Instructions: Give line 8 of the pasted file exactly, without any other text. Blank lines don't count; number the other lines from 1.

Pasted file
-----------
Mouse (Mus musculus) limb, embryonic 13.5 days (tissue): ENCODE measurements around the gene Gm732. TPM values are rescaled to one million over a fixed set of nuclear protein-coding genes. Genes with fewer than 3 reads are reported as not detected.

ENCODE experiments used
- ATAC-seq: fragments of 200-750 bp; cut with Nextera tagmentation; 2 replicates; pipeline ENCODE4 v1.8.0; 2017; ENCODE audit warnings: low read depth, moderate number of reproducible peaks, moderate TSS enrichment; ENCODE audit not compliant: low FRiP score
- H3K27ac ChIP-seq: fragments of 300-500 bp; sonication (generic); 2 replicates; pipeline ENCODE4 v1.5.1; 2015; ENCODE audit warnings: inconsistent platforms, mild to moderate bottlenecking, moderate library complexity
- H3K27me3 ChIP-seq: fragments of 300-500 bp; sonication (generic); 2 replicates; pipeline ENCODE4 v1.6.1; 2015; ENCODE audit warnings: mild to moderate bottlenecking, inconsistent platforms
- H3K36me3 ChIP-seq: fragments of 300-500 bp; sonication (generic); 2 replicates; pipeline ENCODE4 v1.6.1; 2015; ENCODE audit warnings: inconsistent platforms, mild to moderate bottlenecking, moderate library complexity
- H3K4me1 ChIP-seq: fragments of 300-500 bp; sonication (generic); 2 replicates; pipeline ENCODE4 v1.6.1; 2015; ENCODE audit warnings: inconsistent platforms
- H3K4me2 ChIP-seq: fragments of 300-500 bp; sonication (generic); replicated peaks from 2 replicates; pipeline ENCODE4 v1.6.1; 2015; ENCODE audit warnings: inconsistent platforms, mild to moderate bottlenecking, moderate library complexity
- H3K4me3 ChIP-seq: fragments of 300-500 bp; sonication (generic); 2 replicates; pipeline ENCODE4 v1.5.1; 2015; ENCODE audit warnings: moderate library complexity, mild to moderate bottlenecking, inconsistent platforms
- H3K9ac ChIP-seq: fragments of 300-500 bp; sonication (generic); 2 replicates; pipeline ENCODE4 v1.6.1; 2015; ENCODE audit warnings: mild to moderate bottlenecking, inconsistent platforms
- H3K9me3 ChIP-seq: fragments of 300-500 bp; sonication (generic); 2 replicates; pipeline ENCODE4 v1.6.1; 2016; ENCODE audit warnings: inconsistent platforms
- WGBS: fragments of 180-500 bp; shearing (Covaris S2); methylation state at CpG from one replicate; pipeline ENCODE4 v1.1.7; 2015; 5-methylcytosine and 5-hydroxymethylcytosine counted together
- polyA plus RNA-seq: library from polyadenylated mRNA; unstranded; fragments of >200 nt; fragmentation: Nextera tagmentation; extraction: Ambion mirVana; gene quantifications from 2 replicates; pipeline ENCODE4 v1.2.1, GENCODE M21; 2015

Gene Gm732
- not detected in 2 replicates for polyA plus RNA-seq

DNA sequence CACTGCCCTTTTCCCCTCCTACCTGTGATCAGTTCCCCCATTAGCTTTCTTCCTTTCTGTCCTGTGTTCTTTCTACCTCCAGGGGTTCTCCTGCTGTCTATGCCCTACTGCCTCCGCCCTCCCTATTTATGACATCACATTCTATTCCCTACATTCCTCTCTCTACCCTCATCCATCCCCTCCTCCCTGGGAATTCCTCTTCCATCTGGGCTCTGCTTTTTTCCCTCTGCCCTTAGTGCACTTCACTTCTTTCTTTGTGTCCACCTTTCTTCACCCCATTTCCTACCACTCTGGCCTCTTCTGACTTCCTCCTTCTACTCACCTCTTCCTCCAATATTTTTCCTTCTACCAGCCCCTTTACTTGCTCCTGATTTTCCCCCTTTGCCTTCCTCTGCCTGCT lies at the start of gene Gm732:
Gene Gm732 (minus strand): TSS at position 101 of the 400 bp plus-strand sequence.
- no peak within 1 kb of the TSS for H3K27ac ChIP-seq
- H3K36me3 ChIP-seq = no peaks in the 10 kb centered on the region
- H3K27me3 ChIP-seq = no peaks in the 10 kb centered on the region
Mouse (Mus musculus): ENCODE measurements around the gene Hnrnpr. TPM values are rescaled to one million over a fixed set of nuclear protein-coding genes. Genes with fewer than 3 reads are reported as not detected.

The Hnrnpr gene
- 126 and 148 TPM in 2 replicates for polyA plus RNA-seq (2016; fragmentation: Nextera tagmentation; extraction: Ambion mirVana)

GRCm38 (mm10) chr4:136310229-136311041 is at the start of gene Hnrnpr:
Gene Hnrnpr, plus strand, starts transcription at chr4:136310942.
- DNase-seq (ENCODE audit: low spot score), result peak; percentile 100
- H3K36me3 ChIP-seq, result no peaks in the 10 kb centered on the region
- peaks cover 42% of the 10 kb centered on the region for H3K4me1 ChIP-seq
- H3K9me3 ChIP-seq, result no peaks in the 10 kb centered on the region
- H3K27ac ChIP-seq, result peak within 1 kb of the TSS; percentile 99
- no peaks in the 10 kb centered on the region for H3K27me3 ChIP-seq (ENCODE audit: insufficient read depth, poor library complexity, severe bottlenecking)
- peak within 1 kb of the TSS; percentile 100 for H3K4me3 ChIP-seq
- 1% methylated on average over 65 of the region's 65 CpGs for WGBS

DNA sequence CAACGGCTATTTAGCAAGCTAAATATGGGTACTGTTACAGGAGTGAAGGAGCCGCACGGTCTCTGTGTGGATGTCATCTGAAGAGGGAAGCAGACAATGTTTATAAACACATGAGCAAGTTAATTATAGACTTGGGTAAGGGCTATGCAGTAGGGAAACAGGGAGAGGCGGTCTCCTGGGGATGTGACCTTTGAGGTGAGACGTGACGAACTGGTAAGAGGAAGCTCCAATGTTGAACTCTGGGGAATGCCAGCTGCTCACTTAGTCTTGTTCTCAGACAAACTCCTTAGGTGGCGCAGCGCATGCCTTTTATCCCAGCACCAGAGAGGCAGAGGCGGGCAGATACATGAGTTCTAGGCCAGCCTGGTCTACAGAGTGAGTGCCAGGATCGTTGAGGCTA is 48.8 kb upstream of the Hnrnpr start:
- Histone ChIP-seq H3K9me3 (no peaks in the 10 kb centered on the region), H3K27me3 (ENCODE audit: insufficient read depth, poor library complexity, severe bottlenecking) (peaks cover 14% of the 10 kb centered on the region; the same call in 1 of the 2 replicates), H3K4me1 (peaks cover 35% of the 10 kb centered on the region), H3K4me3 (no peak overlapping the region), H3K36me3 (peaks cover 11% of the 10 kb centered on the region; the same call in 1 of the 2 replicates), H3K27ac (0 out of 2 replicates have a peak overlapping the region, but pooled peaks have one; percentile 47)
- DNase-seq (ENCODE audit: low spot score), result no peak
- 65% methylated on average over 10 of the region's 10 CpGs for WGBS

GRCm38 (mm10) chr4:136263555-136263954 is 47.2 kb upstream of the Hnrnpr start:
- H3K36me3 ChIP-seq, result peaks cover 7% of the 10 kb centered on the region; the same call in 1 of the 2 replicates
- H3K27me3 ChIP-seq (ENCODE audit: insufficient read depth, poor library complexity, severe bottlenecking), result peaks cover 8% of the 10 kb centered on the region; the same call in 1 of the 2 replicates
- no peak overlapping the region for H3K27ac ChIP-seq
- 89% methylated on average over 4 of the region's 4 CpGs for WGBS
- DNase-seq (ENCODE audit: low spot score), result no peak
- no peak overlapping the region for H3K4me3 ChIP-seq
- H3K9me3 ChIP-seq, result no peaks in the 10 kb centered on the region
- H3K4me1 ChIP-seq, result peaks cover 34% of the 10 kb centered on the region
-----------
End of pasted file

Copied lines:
- H3K4me2 ChIP-seq: fragments of 300-500 bp; sonication (generic); replicated peaks from 2 replicates; pipeline ENCODE4 v1.6.1; 2015; ENCODE audit warnings: inconsistent platforms, mild to moderate bottlenecking, moderate library complexity